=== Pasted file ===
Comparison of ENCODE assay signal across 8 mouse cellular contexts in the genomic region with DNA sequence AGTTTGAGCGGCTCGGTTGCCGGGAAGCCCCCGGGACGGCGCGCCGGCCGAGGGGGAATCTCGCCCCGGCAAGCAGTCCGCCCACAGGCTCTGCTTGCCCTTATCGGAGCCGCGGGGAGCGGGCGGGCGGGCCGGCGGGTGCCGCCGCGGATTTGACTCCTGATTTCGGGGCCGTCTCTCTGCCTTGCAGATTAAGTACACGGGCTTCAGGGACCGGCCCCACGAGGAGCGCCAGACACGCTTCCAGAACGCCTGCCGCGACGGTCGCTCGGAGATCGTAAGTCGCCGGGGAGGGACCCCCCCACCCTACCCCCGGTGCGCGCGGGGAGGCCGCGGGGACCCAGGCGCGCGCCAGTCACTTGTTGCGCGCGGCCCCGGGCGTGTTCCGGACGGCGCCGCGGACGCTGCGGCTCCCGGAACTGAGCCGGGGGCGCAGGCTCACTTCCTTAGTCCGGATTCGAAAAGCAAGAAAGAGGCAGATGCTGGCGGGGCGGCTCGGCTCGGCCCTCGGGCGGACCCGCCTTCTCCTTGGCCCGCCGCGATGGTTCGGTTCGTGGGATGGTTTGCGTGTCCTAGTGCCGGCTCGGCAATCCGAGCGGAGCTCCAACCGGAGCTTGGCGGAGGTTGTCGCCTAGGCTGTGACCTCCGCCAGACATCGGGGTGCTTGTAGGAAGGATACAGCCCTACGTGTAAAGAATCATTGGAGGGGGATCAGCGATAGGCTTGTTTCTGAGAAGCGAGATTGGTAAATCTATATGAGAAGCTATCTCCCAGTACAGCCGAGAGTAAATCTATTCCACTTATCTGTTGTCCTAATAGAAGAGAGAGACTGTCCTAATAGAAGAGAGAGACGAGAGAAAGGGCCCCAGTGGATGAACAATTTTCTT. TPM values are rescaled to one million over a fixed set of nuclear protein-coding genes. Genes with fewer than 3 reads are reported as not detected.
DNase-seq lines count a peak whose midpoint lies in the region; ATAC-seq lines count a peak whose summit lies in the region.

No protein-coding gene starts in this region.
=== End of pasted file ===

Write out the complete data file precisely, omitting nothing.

Comparison of ENCODE assay signal across 8 mouse cellular contexts in the genomic region with DNA sequence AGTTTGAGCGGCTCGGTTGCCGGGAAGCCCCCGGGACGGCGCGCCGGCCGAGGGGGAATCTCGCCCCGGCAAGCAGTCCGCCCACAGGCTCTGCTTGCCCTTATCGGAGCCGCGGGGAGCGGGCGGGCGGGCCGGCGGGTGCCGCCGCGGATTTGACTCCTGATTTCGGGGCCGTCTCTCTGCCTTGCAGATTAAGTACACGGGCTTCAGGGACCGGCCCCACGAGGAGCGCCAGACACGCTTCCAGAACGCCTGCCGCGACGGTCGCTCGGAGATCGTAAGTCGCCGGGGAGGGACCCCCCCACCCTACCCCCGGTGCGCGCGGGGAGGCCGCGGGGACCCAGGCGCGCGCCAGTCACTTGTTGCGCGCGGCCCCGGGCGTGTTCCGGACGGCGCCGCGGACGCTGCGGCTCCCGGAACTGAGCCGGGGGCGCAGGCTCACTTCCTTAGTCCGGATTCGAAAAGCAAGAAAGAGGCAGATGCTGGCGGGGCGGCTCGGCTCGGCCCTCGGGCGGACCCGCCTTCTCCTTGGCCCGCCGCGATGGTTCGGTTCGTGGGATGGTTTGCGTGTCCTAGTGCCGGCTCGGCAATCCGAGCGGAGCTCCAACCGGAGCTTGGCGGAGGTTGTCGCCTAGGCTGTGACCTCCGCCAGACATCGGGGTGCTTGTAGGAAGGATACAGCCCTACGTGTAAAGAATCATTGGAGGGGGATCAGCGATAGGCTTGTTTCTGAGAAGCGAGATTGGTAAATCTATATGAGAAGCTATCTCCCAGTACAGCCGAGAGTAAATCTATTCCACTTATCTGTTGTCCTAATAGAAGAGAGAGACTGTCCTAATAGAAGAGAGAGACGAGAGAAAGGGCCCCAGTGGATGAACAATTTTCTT. TPM values are rescaled to one million over a fixed set of nuclear protein-coding genes. Genes with fewer than 3 reads are reported as not detected.
DNase-seq lines count a peak whose midpoint lies in the region; ATAC-seq lines count a peak whose summit lies in the region.

No protein-coding gene starts in this region.